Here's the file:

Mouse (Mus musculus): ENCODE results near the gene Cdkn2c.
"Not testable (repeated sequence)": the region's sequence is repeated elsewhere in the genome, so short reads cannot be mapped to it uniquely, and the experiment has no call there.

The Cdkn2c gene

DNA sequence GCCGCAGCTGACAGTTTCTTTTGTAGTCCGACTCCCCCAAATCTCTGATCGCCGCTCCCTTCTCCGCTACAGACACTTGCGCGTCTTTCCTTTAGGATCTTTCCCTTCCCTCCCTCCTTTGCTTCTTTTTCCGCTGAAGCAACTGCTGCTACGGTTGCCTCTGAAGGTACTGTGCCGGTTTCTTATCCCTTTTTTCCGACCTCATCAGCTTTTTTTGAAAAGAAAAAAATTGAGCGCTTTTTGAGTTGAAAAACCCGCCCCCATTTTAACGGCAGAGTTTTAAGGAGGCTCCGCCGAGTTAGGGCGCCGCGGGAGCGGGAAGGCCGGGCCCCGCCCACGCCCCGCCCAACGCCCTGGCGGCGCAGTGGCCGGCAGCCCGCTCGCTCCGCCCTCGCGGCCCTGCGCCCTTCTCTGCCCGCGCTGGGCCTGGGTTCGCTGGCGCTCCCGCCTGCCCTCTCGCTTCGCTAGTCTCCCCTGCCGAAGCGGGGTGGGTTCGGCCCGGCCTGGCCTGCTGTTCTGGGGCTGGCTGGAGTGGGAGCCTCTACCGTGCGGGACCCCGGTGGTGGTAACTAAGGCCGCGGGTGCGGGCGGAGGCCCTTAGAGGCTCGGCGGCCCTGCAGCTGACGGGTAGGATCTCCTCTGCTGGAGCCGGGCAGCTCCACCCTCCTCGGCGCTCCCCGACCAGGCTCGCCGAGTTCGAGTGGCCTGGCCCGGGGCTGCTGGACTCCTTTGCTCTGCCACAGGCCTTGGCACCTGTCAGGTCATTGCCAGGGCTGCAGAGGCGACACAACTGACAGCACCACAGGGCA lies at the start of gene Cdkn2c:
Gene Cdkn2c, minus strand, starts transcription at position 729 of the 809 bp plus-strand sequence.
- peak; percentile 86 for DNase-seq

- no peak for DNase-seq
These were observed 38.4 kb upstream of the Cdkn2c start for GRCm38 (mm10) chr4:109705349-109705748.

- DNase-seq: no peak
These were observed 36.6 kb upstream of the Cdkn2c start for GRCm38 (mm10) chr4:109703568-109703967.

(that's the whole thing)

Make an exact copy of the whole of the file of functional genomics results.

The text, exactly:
Mouse (Mus musculus): ENCODE results near the gene Cdkn2c.
"Not testable (repeated sequence)": the region's sequence is repeated elsewhere in the genome, so short reads cannot be mapped to it uniquely, and the experiment has no call there.

The Cdkn2c gene

DNA sequence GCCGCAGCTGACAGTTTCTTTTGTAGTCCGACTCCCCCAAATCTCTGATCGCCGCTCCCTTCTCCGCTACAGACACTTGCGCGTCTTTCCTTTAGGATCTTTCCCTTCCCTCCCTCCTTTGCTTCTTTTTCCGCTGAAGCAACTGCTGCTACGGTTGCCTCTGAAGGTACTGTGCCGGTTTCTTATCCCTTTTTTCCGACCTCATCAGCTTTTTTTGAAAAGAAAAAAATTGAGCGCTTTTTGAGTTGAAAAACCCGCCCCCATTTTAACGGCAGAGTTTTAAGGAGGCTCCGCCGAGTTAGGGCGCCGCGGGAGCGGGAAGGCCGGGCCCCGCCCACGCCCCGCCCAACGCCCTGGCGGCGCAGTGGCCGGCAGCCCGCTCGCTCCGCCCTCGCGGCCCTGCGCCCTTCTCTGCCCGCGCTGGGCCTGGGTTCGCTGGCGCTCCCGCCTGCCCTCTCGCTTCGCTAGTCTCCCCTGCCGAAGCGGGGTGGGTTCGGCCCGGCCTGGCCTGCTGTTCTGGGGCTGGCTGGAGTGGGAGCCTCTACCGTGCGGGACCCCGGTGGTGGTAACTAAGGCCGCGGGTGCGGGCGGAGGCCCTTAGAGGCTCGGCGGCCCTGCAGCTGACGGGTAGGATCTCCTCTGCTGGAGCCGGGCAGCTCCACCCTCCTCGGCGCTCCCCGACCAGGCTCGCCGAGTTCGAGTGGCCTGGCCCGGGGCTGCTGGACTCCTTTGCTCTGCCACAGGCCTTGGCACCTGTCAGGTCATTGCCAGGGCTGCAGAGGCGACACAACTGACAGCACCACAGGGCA lies at the start of gene Cdkn2c:
Gene Cdkn2c, minus strand, starts transcription at position 729 of the 809 bp plus-strand sequence.
- peak; percentile 86 for DNase-seq

- no peak for DNase-seq
These were observed 38.4 kb upstream of the Cdkn2c start for GRCm38 (mm10) chr4:109705349-109705748.

- DNase-seq: no peak
These were observed 36.6 kb upstream of the Cdkn2c start for GRCm38 (mm10) chr4:109703568-109703967.